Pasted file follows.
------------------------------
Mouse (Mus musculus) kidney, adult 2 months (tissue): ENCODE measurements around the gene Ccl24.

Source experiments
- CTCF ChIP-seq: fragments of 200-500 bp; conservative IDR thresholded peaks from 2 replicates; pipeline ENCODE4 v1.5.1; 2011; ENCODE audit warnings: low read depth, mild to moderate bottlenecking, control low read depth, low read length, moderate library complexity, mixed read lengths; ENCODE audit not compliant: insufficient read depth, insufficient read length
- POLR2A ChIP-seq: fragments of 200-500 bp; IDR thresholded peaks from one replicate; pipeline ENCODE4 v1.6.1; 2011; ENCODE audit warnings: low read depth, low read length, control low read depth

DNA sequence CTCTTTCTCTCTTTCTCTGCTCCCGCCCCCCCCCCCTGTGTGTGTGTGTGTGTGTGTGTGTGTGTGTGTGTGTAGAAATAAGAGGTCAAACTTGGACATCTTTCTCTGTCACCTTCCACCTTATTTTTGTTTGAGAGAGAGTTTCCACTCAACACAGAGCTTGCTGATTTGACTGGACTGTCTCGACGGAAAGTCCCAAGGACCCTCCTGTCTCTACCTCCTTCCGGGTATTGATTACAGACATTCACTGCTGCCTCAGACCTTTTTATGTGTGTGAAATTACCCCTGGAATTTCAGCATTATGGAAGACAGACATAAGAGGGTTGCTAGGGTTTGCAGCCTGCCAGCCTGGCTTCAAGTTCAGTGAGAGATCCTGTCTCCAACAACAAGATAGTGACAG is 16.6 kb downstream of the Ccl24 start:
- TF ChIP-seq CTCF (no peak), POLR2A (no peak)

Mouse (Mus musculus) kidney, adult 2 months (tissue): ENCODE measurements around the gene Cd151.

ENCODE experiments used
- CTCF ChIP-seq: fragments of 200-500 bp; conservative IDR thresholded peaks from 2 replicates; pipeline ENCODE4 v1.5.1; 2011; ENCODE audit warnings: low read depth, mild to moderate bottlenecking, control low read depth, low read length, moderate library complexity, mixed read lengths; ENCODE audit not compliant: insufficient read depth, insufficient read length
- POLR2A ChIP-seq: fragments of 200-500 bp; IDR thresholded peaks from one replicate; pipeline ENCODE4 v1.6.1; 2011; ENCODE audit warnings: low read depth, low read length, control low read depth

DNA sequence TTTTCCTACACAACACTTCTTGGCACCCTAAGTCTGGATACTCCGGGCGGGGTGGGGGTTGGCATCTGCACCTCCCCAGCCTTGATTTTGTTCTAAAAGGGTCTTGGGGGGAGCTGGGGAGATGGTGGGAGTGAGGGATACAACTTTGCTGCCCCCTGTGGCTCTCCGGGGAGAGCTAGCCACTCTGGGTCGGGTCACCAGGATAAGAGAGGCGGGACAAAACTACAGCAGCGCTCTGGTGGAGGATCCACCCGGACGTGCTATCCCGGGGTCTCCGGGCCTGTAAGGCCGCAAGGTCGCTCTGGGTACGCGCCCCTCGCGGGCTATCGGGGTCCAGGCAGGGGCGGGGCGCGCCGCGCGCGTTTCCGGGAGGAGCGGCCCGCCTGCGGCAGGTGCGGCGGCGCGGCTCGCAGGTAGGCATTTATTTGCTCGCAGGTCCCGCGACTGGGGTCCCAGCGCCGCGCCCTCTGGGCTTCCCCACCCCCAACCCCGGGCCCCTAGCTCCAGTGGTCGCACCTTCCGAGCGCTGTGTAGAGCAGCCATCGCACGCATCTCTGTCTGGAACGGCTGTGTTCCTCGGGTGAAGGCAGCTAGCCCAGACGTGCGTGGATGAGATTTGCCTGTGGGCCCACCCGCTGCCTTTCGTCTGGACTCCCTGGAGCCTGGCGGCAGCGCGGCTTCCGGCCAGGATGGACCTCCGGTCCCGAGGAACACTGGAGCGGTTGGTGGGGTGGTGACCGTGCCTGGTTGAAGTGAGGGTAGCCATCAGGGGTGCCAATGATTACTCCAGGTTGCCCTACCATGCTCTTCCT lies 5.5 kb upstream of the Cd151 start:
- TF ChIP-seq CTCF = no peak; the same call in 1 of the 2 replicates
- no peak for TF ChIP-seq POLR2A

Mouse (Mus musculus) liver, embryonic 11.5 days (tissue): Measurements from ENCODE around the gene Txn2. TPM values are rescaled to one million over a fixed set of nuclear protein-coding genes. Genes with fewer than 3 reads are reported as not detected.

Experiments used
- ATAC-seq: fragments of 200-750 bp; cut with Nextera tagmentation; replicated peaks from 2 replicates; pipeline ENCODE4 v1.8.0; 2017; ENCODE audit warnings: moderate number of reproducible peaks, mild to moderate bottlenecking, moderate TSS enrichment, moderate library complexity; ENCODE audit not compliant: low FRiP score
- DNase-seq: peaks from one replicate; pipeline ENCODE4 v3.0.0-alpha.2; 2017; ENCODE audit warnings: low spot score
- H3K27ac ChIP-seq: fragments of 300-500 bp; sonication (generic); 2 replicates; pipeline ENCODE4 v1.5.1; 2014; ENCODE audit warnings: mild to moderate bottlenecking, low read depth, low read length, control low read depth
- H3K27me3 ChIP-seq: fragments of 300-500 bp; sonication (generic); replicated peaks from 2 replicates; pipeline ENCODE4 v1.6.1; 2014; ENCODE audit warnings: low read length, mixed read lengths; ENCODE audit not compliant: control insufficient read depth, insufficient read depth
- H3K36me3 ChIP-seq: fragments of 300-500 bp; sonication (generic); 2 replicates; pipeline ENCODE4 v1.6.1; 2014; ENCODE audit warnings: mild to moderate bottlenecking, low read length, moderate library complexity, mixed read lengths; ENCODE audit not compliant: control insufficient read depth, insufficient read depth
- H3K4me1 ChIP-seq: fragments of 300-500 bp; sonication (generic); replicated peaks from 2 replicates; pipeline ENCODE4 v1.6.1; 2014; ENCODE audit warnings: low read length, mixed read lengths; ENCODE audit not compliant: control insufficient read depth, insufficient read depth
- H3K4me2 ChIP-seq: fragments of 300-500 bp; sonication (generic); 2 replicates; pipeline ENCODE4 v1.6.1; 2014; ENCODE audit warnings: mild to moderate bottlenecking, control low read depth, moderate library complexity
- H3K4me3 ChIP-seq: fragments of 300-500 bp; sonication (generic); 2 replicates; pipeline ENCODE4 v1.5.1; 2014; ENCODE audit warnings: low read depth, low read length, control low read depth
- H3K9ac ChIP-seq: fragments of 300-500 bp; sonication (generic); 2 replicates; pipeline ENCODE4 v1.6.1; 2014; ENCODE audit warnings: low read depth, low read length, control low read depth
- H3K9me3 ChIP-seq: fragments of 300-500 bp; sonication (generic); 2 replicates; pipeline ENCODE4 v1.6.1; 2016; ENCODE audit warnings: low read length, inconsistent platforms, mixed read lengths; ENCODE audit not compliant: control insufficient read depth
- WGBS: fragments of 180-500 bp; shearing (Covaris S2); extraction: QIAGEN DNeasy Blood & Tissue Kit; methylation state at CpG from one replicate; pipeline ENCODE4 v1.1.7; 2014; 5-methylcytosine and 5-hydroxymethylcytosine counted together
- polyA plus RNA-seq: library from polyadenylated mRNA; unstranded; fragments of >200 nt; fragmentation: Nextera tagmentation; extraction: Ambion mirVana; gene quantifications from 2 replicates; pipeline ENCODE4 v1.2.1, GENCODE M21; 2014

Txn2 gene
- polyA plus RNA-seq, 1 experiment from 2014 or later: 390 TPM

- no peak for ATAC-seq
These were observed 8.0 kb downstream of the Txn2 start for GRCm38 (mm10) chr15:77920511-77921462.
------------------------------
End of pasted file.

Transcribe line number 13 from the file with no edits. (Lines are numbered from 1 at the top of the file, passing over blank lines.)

- no peak for TF ChIP-seq POLR2A